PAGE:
This is an oldie but goodie, pointed out by many other economists.
Which investment performs better over the long run, housing or the stock market?
Without even looking at the data, the answer has to be the stock market. That's because a home provides you a place to live, or a place that you can rent out to other people, earning rental income.
Stock ownership has no such auxiliary benefits. If the average annual rate of return for housing was, say, 5%, then the average return for stock ownership must be higher, to compensate for the fact that it doesn't directly provide you warmth and shelter. If the average return to stocks were lower decade after decade, there would be no point in investing in them.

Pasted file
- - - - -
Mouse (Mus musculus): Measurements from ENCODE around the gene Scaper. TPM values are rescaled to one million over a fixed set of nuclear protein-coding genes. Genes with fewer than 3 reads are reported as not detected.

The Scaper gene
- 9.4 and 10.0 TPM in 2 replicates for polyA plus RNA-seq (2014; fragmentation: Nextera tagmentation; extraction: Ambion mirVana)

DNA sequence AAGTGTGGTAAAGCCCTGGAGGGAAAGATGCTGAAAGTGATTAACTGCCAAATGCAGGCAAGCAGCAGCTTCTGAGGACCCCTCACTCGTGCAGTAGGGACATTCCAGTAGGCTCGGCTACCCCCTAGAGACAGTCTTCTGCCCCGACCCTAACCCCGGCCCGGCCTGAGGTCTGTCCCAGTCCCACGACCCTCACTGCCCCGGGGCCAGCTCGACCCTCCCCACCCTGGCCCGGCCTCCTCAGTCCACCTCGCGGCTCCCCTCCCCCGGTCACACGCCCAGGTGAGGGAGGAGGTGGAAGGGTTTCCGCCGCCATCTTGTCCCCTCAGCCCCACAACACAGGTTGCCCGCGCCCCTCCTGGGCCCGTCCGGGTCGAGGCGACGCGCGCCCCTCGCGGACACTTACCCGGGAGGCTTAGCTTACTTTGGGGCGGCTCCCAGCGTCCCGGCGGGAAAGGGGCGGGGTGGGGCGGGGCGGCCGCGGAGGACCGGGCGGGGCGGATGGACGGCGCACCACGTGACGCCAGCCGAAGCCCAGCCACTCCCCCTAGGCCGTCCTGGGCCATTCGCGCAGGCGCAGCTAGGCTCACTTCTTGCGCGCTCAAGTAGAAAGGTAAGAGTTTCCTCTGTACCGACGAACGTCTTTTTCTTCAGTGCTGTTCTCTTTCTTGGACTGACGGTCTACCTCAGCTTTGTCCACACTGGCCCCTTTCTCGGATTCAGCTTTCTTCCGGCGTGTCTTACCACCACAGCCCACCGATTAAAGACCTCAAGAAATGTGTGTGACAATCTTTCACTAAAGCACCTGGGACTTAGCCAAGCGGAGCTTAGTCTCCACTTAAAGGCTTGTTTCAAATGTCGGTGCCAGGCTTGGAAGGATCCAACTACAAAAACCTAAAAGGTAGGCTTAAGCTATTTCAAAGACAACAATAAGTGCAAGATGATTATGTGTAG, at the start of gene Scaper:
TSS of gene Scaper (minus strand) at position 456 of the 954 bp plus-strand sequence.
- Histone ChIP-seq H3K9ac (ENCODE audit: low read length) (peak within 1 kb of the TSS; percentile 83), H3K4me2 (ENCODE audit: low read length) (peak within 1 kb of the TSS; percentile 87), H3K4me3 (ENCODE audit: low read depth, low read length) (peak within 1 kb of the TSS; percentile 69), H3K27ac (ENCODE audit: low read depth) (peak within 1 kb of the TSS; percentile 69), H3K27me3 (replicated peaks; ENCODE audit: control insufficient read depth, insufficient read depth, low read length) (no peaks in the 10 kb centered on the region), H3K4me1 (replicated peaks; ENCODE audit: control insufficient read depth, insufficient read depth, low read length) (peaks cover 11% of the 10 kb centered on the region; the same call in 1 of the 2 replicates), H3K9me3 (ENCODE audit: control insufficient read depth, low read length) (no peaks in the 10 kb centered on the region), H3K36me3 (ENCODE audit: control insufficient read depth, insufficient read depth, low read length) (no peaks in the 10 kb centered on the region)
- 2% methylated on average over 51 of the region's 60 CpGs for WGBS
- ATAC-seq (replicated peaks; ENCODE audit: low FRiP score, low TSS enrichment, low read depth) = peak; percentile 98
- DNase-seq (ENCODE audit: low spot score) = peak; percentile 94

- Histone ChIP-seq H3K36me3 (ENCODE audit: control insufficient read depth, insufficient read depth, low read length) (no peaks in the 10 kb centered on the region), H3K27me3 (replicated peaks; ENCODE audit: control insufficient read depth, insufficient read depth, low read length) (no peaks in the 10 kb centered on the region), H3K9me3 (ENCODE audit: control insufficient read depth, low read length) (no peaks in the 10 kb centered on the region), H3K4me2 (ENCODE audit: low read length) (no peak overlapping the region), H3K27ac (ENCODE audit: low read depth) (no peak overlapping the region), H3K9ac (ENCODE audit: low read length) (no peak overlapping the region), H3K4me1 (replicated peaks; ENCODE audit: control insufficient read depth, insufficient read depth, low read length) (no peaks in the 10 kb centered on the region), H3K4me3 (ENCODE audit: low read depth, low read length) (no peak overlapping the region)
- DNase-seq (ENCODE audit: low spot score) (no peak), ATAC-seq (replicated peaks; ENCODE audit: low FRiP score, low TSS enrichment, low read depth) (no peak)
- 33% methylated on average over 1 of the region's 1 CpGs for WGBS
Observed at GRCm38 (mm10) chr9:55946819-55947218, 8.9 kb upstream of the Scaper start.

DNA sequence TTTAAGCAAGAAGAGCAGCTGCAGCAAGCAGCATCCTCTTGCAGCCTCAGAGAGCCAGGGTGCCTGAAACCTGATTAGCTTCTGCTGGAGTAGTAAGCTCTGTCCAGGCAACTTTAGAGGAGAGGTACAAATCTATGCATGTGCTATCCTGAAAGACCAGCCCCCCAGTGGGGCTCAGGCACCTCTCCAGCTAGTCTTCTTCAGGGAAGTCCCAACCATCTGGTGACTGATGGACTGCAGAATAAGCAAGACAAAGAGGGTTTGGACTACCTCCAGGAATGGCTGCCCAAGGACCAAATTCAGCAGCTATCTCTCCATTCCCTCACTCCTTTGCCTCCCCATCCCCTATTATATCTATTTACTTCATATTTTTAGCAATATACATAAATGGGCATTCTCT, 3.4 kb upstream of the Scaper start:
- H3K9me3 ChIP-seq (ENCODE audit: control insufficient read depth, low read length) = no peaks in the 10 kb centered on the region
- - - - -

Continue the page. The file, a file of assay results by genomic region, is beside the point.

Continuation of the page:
(Of course, sometimes the whole thing gets blown out of whack, as it has the past few years. But over the long haul, the above holds true.)
Sunday assorted links
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